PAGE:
It happens all the time, people sign on the dotted line creating joint accounts. Credit cards, bank accounts, car leases, etc. Many of us do it without even thinking. What we may not understand is just how important that decision is to our financial future and how hard a decision it can be to unwind. The following are some important things to know before opening a joint account.
First, joint credit can mean many different things. The first kind of common account is a one that is truly split. This means that you are both partners on the account and fully liable for the loan. It’s important to realize that if your partner flakes out you are liable for 100% of the debt, not just 50%.
Another variety is an account where you are listed as an authorized user. In such accounts you are allowed to use the card but have little or no responsibility for ever repaying the debt. If the debtor defaults it is possible that some lenders will attempt to collect from you, especially for the purchases you made.
A final variety is a co-signer situation. In these cases you are signing on to be responsible for the entire amount of the debt even though the credit has been issued in another person’s name and you are not permitted to use it. If the borrower messes up, this bad behavior can be reflected on your credit history as you signed up to be on the hook.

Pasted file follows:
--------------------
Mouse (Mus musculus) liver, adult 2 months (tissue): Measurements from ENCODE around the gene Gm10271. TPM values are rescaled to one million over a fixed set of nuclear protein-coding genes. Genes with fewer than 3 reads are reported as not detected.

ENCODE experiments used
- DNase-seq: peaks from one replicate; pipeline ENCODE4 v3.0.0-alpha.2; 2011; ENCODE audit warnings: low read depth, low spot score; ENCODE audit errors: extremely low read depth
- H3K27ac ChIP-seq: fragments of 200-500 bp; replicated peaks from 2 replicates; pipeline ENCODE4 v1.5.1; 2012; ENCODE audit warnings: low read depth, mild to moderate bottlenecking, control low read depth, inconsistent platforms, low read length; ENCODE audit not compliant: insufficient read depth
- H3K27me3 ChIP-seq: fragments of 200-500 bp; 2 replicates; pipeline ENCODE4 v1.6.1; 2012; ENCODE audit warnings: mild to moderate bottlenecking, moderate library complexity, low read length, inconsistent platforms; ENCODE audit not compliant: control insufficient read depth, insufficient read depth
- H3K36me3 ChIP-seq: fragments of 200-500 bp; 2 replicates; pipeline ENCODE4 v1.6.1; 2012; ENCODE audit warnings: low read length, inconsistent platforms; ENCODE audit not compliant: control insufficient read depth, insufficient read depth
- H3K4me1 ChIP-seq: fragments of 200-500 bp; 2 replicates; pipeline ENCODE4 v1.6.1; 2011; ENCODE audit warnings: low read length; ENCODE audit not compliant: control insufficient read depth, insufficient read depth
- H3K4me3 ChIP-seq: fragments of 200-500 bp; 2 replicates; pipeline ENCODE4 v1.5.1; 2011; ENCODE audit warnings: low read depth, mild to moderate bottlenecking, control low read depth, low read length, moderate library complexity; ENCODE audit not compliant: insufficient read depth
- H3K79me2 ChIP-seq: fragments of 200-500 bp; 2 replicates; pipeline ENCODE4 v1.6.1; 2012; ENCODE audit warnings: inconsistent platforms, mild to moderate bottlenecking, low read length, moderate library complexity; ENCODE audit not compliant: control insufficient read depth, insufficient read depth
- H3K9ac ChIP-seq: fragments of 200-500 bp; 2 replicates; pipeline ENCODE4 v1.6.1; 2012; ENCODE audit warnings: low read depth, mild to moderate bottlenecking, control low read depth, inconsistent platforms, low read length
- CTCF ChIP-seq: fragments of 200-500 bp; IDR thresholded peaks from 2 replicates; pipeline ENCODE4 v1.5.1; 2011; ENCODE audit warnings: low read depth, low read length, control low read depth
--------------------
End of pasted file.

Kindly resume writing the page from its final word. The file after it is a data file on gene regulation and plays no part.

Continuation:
Second, ending a relationship could potentially lower your credit score by reducing your income level. If your income drops and creditors pull back your credit limits there could be a real impact to your credit situation. One way to avoid this is to keep using some of your individual accounts while in a relationships.
Third, divorce courts are not able to assign away joint credit accounts. No matter what a judge says or how your final financial settlement is structured, both spouses are still 100 percent responsible for every joint debt. The agreement is between you and the lender and courts do not have the power to alter that. It’s because of this that many divorce attorneys recommend you pay off and close joint accounts prior to the final divorce filing. In some cases lenders will allow you to remove one spouse from an account or let you reapply for the credit on your own. In both cases though, the lender is in charge, not the divorce court.
If you find yourself facing the prospect of divorce in Charlotte, it is good to contact the experienced family law attorney in Charlotte, North Carolina at Arnold & Smith, PLLC who can help guide you through the often difficult process.
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